I am not suggesting that we should do as Freud did because Freud got it right and we can't do it better. On the contrary, I am suggesting that we shouldn't ignore him as we are prone to simply because he is no longer the latest fashion. There are other analytic schools besides Freud's that evolved along similar, non-academic, lines, far removed from the rarefied atmosphere of Vienna. Another example for this design was personally related to me by Otto Allen Will, Jr. (1998), who received his training from Harry Stack Sullivan and Frieda Fromm-Reichmann in this fashion, during the embryonic days of the Washington School of Psychiatry. By Will's account, contemporary analytic training today is a radical departure from the more relaxed, laissez-faire attitude that characterized Sullivan's milieu in the 1930s and 40s. But the influence to which I am most personally indebted was my own analytic training experience with R. D. Laing and his colleagues in London, at the Philadelphia Association. For Laing, it was imperative that students discover what psychoanalysis is about for themselves, taking into account other disciplines throughout history, East and West, that have sought to relieve human beings of the angst of being simply human. While Free Association has chartered its own course and is a product of the people who teach there, it is also profoundly indebted to Sullivan's and Laing's respective experiments (The school of Jacques Lacan was founded on similar principles in Paris).
What Freud, Sullivan, and Laing shared in common was that they founded their respective schools themselves. They were extraordinary and original thinkers who possessed the charisma and wherewithal to collect around themselves students who wanted to learn from practitioners who were legendary for thinking outside the box. When they died their survivors created institutes in their name and, over time, they too grew into the "institutions" they are today. Perhaps this is inevitable. It may be that the only way to preserve the psychoanalytic instrument is to periodically create it anew, by forming new institutes and dismantling the old, permitting successive generations of analysts to discover its uncanny uniqueness for themselves.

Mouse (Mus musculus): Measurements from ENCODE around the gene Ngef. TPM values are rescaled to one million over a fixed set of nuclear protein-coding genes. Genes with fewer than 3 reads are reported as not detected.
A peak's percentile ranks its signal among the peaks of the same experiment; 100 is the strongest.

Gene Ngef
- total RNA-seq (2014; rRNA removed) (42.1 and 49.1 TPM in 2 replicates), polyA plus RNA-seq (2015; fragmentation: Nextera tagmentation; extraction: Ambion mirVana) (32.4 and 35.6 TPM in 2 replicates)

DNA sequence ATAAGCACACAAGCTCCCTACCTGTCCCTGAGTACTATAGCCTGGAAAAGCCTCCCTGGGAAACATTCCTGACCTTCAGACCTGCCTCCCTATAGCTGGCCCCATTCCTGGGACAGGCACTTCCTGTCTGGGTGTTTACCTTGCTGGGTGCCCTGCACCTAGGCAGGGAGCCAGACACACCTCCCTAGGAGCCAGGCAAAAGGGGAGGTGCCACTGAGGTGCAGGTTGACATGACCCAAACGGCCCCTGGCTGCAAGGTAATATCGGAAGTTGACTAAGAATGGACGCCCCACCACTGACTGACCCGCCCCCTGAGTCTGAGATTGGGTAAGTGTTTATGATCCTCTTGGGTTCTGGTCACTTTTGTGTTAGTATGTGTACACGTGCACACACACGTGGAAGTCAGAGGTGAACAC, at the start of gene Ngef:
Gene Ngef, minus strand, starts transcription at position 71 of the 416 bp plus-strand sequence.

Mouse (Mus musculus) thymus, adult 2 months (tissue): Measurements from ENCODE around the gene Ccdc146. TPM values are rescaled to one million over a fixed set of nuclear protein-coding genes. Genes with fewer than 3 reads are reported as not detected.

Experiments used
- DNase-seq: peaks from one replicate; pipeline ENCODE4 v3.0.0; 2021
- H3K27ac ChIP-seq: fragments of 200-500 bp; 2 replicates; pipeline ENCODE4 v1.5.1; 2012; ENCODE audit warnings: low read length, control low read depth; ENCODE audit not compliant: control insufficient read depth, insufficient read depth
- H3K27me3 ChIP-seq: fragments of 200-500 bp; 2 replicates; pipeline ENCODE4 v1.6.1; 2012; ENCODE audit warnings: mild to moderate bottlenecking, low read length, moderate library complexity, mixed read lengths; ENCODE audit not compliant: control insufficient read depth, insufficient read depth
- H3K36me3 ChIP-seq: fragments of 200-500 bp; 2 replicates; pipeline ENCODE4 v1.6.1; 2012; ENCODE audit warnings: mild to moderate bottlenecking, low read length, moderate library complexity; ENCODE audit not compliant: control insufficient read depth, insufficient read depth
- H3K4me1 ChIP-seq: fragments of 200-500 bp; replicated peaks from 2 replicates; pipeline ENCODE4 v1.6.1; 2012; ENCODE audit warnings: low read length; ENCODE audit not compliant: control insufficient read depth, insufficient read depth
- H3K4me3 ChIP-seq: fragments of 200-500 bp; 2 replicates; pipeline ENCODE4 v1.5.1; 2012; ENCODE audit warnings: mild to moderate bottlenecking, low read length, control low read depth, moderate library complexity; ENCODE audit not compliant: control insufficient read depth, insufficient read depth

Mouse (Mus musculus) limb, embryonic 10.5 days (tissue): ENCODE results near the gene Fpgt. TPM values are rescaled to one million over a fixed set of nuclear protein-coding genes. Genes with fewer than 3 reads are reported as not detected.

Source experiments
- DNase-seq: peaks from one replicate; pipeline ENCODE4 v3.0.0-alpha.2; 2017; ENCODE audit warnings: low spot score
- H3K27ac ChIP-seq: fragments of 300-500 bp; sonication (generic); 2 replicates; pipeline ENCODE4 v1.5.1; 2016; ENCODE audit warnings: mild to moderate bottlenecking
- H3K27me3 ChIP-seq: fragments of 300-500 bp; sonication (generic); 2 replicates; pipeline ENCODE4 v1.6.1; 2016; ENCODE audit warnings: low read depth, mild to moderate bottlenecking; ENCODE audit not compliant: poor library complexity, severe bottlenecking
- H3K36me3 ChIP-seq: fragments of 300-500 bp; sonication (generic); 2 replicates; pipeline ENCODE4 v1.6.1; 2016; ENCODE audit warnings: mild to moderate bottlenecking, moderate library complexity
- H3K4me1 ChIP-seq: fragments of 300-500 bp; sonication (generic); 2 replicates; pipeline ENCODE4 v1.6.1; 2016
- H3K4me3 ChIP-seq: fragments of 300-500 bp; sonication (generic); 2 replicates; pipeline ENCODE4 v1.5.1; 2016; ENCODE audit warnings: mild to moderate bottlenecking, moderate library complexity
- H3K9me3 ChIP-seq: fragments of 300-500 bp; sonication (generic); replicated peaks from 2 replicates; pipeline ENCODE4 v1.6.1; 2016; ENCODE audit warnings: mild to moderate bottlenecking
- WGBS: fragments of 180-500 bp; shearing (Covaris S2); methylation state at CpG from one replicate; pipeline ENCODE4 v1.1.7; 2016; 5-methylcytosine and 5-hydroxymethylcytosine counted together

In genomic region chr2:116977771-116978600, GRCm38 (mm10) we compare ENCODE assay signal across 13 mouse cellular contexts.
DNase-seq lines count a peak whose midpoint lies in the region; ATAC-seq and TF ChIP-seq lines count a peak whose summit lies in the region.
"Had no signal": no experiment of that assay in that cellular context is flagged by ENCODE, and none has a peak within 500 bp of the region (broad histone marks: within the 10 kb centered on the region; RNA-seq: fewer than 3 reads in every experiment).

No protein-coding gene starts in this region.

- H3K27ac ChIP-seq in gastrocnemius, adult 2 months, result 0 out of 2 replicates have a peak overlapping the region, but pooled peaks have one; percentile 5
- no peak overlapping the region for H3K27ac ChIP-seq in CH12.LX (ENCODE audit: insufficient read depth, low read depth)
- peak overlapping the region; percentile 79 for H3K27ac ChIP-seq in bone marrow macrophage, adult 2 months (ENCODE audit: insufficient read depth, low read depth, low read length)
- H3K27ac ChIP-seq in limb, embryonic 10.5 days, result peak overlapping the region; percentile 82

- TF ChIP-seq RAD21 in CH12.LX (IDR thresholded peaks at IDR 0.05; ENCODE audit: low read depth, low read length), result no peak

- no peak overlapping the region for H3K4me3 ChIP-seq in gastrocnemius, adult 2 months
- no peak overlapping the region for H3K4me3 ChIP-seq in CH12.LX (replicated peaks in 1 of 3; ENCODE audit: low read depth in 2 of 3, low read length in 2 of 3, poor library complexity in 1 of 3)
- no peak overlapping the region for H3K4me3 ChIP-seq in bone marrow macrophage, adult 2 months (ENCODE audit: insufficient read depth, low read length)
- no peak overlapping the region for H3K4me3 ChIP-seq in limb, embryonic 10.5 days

This is what we decided to do at Free Association from its inception. Our aim was to train the group of students we had collected around ourselves, however long that might take, and disband their moment in history when completed. It was a groundbreaking experience for all of us, and provided a template for future, similar endeavors.
Since 1998 Free Association continues to train psychoanalysts and psychotherapists from an existential perspective. We also convene a private, invitation-only psychoanalytic Heidegger salon, for students and practitioners who seek to integrate Heidegger into their conception of psychoanalysis. Free Association convenes and sponsors public lectures, film events, conferences and symposia, including a weekend Symposium convened in October, 2013 at Wagner College on Staten Island, NY, titled R. D. Laing in the Twenty-First Century, in honor of the twenty-fifth anniversary of Laing's death (see accompanying article for a list of Free Association's activities). Free Association continues to promote a reconceptualization of the contemporary “mental illness” model of psychopathology, revisioning a predominantly phenomenological, anti-psychiatric off-the-grid approach to clinical practice.
Inquiries to participate in one or more of our ongoing activities are welcome.
March 29, 2014
Kirsner, D. (2000) Unfree Associations: Inside Psychoanalytic Institutes. London: Process Press.
Loewald, H. (1980) Papers on Psycho-Analysis. New Haven and London: Yale University Press.
Thompson, M. G. (1994) The Truth About Freud's Technique: The Encounter With The Real. New York: New York University Press.
Thompson, M. G. and Thompson, S. (1998) Interview with Dr. Otto Allen Will, Jr. Contemporary Psychoanalysis. Volume 34, No. 2: April, 1998.